Do Not Teach Students Systematic Theology If…

systematicthology

I love Systematic Theology. Seriously, I read the stuff for pleasure. Systematic Theology has been my most favorite classes, conversations, and  lessons to teach. I have seen Systematic FIRE UP students, but I’ve also seen it tear down relationships. Here are some thoughts on “Do Not Teach Students Systematic Theology If…”

First of all, we must answer the question, “What is Systematic Theology?” Think of playing a sport. Sports is not all about the game, but also includes practices. During those practices, coaches will separate out positions from one another to focus on their roles. The same can happen in an orchestra or band as the leader separates out instruments into proper sections for more intentional focus. In the same way, Systematic Theology is the separating out of Christian doctrines from the Scriptures to focus on them individually.

Just like in sports, the point of the separation in practice is for the unity of the team during the game. In music, the point of the separation is the harmony during the performance. In Systematic Theology, we must remember that the point of the separation is ultimately for the unity and harmony of all truth in Scripture that plays its part perfectly together  display the glory of the Gospel. Do not teach students Systematic Theology if you do not wish to bring it back all together for the sake of the Gospel! 

I’m going to be honest and say I’m guilty of thinking “If God would have written the Bible more as a Systematic Theology textbook, it would be more understandable and the church would be much better off!” Do not teach students Systematic Theology if it comes across as the highest or deepest truth to understand. We must remember that while all Scripture is breathed out by God, Systematic Theology is a man-made system. In His infinite wisdom, God certainly could have written His Word in the form of a Systematic text. God had a much more grand plan than a text book. Instead, God wrote us a storybook that ultimately points us to the glory of His Son, Jesus. So please, do not teach students Systematic Theology if every lesson, session, or doctrine doesn’t ultimately point to the person and work of Jesus!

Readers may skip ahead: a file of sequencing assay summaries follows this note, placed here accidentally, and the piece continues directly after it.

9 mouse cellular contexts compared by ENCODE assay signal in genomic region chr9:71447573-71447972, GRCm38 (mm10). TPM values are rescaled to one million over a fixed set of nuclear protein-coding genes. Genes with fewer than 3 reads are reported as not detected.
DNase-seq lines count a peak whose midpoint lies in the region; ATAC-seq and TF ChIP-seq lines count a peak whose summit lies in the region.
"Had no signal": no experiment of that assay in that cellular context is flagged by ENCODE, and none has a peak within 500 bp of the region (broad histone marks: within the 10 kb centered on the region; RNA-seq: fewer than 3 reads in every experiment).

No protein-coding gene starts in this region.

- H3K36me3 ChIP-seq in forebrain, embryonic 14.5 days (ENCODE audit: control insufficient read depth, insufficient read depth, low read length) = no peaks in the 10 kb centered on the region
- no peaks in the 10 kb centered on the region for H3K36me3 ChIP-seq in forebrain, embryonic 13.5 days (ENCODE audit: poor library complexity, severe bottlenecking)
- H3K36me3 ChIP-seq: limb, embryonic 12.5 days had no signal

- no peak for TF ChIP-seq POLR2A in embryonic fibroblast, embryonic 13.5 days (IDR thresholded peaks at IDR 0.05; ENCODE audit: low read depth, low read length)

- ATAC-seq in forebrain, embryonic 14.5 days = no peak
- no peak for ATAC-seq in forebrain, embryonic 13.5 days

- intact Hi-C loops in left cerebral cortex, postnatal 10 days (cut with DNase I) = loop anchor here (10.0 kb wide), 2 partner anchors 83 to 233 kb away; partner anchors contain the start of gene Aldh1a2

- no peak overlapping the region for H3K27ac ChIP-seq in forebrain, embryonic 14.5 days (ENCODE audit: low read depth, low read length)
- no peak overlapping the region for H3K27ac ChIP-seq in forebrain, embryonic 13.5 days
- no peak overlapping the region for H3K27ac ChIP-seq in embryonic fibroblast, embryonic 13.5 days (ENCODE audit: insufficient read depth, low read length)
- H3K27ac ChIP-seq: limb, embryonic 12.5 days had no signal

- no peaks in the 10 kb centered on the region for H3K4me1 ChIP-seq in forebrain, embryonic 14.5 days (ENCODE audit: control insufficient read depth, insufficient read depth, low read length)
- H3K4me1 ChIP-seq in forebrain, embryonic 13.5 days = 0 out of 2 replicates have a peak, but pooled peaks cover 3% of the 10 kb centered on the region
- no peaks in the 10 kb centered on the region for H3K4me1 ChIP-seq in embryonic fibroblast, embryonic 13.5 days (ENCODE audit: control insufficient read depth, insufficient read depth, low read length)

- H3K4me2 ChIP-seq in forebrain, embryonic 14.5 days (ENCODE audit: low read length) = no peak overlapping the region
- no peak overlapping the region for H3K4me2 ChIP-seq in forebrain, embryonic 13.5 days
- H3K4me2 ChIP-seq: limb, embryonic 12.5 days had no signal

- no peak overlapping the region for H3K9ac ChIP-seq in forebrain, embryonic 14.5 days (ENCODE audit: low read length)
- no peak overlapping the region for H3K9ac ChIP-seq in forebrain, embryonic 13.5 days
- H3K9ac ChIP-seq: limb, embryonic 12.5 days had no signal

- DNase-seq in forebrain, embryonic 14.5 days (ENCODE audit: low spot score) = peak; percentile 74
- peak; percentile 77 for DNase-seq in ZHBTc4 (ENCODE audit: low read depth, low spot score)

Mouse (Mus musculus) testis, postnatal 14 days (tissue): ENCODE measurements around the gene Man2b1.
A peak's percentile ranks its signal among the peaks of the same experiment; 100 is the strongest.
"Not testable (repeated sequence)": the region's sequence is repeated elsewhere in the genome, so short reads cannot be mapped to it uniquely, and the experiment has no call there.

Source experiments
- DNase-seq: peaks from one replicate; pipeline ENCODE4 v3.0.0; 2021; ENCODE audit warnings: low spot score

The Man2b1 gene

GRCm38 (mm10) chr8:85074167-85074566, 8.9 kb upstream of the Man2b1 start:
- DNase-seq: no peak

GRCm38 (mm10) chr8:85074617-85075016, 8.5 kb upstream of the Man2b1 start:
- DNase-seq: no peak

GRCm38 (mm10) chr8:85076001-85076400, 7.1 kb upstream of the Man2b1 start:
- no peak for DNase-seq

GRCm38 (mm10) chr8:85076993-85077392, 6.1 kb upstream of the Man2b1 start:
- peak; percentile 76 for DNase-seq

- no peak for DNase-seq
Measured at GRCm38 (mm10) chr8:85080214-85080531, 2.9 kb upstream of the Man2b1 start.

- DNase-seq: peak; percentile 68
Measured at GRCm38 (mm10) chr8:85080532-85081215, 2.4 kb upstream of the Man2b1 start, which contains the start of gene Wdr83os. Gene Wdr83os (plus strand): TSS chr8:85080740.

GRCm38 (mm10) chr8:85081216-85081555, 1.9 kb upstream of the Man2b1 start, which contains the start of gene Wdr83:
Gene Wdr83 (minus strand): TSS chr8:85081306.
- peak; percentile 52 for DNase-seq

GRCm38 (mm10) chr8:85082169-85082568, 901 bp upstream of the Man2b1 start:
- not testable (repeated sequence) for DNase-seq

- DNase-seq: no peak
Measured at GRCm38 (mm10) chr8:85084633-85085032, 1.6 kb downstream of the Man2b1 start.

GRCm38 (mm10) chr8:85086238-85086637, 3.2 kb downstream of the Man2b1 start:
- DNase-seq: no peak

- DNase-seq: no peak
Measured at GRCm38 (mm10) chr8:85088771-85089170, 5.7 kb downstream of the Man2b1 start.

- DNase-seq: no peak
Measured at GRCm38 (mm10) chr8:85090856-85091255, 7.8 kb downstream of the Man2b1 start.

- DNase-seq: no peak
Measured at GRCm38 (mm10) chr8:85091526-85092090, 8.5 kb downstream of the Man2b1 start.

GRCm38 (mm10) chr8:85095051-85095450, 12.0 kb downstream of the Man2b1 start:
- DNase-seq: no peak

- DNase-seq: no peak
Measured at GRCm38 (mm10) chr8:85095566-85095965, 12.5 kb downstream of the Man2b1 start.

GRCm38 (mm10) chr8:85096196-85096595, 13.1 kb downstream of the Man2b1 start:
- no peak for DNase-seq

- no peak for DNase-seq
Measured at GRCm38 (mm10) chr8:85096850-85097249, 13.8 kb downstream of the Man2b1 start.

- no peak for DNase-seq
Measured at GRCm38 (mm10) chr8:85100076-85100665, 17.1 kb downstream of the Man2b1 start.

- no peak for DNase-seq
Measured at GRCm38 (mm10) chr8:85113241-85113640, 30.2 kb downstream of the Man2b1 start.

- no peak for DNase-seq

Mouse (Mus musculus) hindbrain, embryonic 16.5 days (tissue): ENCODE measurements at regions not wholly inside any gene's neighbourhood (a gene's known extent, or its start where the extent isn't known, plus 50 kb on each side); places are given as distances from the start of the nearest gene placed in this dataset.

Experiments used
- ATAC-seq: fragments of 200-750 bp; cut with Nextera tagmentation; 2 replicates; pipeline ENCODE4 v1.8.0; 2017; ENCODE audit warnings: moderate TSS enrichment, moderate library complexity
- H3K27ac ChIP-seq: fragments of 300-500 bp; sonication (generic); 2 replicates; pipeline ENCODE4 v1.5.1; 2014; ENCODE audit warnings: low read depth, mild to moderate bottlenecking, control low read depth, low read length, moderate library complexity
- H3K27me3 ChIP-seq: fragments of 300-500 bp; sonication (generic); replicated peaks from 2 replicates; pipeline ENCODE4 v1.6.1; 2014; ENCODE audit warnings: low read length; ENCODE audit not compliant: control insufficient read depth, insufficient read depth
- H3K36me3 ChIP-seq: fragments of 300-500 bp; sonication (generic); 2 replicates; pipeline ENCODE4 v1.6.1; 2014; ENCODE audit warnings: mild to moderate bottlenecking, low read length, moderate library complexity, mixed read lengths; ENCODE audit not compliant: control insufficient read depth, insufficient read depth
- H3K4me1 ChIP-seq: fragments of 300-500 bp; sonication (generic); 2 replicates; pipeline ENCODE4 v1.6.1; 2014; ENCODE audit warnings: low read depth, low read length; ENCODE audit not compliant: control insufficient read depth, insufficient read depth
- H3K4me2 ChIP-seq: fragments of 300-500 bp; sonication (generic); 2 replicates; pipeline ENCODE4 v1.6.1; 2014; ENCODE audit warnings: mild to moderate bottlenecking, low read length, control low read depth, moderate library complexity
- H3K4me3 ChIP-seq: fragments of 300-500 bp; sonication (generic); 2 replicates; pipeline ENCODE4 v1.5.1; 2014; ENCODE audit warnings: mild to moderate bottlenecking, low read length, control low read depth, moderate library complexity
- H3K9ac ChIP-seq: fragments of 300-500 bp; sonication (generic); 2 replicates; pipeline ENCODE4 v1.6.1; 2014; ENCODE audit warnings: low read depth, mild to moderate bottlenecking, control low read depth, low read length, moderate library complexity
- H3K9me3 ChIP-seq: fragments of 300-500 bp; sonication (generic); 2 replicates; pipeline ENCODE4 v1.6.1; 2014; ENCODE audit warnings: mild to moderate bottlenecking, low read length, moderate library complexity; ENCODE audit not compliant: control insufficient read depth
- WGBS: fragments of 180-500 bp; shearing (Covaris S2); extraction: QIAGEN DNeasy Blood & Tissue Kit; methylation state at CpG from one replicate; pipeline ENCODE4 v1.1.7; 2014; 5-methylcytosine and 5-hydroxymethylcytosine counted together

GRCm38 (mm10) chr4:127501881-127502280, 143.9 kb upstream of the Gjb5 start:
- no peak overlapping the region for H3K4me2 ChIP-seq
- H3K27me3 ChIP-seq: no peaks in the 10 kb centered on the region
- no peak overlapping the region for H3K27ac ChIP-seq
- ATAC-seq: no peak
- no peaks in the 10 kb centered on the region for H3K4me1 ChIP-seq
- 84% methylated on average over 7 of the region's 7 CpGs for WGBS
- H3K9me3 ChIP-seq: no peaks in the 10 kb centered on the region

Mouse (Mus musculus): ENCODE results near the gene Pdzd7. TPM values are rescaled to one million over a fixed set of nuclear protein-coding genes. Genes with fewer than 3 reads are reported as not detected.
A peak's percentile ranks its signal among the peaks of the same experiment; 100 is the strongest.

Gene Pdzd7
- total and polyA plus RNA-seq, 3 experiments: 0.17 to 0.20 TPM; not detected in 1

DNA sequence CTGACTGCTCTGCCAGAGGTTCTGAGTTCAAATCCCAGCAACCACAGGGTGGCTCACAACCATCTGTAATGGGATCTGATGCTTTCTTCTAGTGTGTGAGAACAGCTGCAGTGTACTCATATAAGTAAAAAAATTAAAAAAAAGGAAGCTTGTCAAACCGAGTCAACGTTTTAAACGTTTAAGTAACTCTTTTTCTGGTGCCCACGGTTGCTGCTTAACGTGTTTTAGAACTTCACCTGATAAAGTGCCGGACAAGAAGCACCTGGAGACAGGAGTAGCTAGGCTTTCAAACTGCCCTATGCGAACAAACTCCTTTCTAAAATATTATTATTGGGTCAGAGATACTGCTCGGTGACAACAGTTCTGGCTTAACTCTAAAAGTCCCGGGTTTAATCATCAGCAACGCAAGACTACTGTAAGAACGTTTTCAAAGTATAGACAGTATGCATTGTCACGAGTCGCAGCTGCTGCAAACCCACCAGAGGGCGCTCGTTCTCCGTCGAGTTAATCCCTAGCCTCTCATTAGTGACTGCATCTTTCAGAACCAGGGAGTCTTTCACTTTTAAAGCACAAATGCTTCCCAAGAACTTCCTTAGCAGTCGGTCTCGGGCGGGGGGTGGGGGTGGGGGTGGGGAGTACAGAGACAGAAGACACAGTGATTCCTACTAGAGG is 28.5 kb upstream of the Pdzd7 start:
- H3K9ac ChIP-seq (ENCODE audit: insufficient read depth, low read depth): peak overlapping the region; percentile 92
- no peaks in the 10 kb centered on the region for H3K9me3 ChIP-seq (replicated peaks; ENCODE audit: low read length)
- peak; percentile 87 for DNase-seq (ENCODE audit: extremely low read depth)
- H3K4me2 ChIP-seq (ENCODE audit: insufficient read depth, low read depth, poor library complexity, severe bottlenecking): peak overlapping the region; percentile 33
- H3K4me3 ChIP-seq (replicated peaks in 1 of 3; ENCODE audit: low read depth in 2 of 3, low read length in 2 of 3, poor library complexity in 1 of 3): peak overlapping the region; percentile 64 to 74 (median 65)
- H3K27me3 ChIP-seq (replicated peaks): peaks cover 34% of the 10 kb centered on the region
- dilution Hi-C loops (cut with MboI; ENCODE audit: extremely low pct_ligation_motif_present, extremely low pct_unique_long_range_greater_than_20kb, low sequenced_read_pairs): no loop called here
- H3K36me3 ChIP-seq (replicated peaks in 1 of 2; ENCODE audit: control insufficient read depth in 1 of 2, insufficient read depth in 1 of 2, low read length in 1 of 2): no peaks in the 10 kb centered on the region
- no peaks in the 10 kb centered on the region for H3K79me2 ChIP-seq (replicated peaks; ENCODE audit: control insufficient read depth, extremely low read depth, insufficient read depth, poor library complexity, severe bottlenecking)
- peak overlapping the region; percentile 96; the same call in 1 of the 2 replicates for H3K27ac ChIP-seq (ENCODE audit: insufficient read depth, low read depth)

The best way to understand Systematic Theology is by first and foremost having a solid grasp of the Storyline of Scripture which is called Biblical Theology. While Systematic Theology separates out truths for the sake of understanding doctrines, Biblical Theology journeys through the Storyline of Scripture to understand God’s reiteration of Gospel-centered interpretation. Do not teach students Systematic Theology without a grasp or priority on Biblical Theology in your student ministry. 

Let me finish where I began. I ABSOLUTELY LOVE SYSTEMATIC THEOLOGY! I believe it is a phenomenal man-made system of understanding doctrine in a deeper way. But please, do not teach systematic theology to students if:

  1. You do not wish to bring it back all together for the sake of the Gospel.
  2. Every lesson, session, or doctrine doesn’t ultimately point to the person and work of Jesus.
  3. A grasp or priority on Biblical Theology is absent in your ministry. 
  4. It does not create a deeper love for Jesus and others in ministry.
  5. It leads to more arguments and division rather than affection and unity.
  6. It does not lead your students to multiply in disciple making.
  7. It does not drive your students to missional living.
  8. It does not drive your students to serve in the church and build up the body of Christ.
  9. It does not lead your students to a more faithful life of following Jesus. 
  10. It does not deepen your students faith to live for Jesus in more audacious ways.

With all that said, I’m teaching a group of students Systematic Theology this spring. My prayer is that this study will accomplish all 10 things above. I write this article to hold myself accountable to how I teach my students Systematic Theology. May it lead to a love for Jesus, the Gospel, the Scriptures, believers, the lost, making disciples, missional living, and the church (which I believe it was designed to do).

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